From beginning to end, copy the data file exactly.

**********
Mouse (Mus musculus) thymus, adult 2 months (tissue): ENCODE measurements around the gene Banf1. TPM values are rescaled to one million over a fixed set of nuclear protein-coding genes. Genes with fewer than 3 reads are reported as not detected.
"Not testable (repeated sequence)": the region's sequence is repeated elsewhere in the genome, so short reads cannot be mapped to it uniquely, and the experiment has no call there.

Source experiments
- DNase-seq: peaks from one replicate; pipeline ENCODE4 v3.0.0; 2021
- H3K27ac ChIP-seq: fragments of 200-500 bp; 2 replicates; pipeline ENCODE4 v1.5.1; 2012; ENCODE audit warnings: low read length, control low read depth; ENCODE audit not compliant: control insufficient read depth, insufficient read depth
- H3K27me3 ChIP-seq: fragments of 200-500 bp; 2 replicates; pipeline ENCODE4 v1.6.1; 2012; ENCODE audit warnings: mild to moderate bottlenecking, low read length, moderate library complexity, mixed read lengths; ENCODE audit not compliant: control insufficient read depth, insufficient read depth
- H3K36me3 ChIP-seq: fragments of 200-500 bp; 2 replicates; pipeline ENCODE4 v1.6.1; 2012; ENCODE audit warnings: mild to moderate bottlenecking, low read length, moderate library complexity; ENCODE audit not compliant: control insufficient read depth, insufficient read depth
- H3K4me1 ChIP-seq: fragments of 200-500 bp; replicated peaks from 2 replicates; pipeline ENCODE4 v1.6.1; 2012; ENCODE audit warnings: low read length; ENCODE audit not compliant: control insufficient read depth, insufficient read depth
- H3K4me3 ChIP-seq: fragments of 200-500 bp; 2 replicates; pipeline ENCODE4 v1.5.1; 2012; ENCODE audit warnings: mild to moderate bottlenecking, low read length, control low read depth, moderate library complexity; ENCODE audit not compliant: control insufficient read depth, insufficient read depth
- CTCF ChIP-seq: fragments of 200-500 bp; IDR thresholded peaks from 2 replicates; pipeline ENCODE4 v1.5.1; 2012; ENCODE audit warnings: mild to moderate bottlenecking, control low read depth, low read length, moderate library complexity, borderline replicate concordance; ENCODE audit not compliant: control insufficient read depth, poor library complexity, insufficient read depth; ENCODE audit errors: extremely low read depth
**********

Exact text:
Mouse (Mus musculus) thymus, adult 2 months (tissue): ENCODE measurements around the gene Banf1. TPM values are rescaled to one million over a fixed set of nuclear protein-coding genes. Genes with fewer than 3 reads are reported as not detected.
"Not testable (repeated sequence)": the region's sequence is repeated elsewhere in the genome, so short reads cannot be mapped to it uniquely, and the experiment has no call there.

Source experiments
- DNase-seq: peaks from one replicate; pipeline ENCODE4 v3.0.0; 2021
- H3K27ac ChIP-seq: fragments of 200-500 bp; 2 replicates; pipeline ENCODE4 v1.5.1; 2012; ENCODE audit warnings: low read length, control low read depth; ENCODE audit not compliant: control insufficient read depth, insufficient read depth
- H3K27me3 ChIP-seq: fragments of 200-500 bp; 2 replicates; pipeline ENCODE4 v1.6.1; 2012; ENCODE audit warnings: mild to moderate bottlenecking, low read length, moderate library complexity, mixed read lengths; ENCODE audit not compliant: control insufficient read depth, insufficient read depth
- H3K36me3 ChIP-seq: fragments of 200-500 bp; 2 replicates; pipeline ENCODE4 v1.6.1; 2012; ENCODE audit warnings: mild to moderate bottlenecking, low read length, moderate library complexity; ENCODE audit not compliant: control insufficient read depth, insufficient read depth
- H3K4me1 ChIP-seq: fragments of 200-500 bp; replicated peaks from 2 replicates; pipeline ENCODE4 v1.6.1; 2012; ENCODE audit warnings: low read length; ENCODE audit not compliant: control insufficient read depth, insufficient read depth
- H3K4me3 ChIP-seq: fragments of 200-500 bp; 2 replicates; pipeline ENCODE4 v1.5.1; 2012; ENCODE audit warnings: mild to moderate bottlenecking, low read length, control low read depth, moderate library complexity; ENCODE audit not compliant: control insufficient read depth, insufficient read depth
- CTCF ChIP-seq: fragments of 200-500 bp; IDR thresholded peaks from 2 replicates; pipeline ENCODE4 v1.5.1; 2012; ENCODE audit warnings: mild to moderate bottlenecking, control low read depth, low read length, moderate library complexity, borderline replicate concordance; ENCODE audit not compliant: control insufficient read depth, poor library complexity, insufficient read depth; ENCODE audit errors: extremely low read depth